I feel old, but in a wizened way when I meet the woman who shows up my first day of work proclaiming loudly that she’s drunk, then later mentions her two children, one starting kindergarten today. And again when I see the little girl I took to Sunday school decades ago, filling every Facebook post with adorations of her five children. Until recently. Her posts about getting drunk are getting more frequent.
These women speak of their drinking with a grin, like they’ve just confessed to collecting too many shoes. But like an old woman, I know better. Their daily binging is not a cute, harmless pastime to be ranked right up there with obsessive scrapbooking. And when I see mothers gloat in their ability to down obnoxious amounts of liquor, I think of my own mother and hers.
My mother wanted a family so desperately, a mother, someone to care about her safety, someone to make rules and enforce them. But her desires were made impotent by her mother’s alcoholism. One of her earliest memories was the bliss of being permitted to accompany her absent mother on an outing. She recalls waking up, opening her eyes, and looking around a strange room. Her mother lay naked on a cot against the facing wall, her body covered in red graffiti. On that day my mother learned to tie her shoes.
Many times when she was older, eight at least, she was dropped off at the theatre and given a dime to watch the show. That dime permitted her to remain in the theatre watching the same black and white film again and again while her mother neglected to remember where she was. She stayed till closing, till forced to leave and walk the several miles home in the darkness.
My mother was eight when her brother, Keith, was killed at just four years of age. She saw the car hit him as he crossed the road to pick flowers for the neighbor lady, saw his little body tossed into the air like a weightless doll, the flowers falling out of his tiny hands. And their mother was not there. The driver behind the wheel of the tragedy knew where to find her. She was in the bar he’d just left. It was 2:00 in the afternoon.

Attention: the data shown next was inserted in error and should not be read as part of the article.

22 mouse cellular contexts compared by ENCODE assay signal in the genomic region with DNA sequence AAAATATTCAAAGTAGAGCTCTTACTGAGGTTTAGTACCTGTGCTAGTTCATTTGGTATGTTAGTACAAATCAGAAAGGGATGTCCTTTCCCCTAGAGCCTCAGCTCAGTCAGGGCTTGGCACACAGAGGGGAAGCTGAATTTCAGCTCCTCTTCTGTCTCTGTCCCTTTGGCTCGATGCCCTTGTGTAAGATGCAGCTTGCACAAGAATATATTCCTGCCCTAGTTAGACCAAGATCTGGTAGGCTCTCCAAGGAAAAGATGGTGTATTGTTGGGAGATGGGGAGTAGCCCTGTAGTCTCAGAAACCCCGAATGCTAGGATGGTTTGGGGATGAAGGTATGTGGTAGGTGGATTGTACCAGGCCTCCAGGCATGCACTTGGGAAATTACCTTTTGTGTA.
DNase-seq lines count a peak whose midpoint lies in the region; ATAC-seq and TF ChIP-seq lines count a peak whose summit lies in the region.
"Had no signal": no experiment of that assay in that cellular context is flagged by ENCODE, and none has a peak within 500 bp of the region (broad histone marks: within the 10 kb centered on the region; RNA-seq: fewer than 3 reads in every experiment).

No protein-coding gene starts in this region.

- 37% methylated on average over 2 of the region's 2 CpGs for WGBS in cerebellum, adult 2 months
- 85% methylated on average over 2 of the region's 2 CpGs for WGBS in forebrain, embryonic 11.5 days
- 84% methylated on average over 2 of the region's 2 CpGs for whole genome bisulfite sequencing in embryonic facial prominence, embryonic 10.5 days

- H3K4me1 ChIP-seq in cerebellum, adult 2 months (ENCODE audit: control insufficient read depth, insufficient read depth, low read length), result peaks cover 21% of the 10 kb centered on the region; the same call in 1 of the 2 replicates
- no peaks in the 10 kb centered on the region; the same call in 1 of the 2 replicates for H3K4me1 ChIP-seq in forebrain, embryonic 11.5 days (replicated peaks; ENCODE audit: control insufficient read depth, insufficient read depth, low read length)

My mother waited for her mother to come home after absences that spanned weeks, months, and one time, years. She watched out the window, counting cars, hoping the next one would deliver a mother that would stay and be a family.
But her mother did not stay and my own mother’s hurting, hungry heart was not mended. So at fourteen she turned to her mother’s cure, alcohol. My mother slowly, a year at a time, began to become the thing that had caused her so much pain. She would soon be the one inflicting it. She had three small children of her own she was taking along to the bars.
She discovered that alcohol really didn’t cure her ache, it didn’t satisfy her hunger and yearning, they remained. When sober, they revisited. Desperate for the source of healing, she visited a church. She found something she would much later come to know as living water, the fountain that satisfies the longing, and cures the wounds of every human soul.
And that’s when my mom staunched the flow of alcoholism from her future generations. She found something that trumped the bottle, a love to drown in, a hope to live for, a cleansing to dance to.
My story is different than my mother’s. I came into my mother’s new world of joy and rejoicing, peace and plenty. I grew up listening with my ear against her chest to her songs about Jesus. I was loved, protected, praised. Who was that woman that didn’t know how to mother because she had no mother of her own? She was transformed into my mother, the one with the outstretched arms, the smile, the forgiveness for others.
I feel old in a wizened kind of way. I know my existence is the fingerprint of God’s mercy. I could know a different story but for his grace.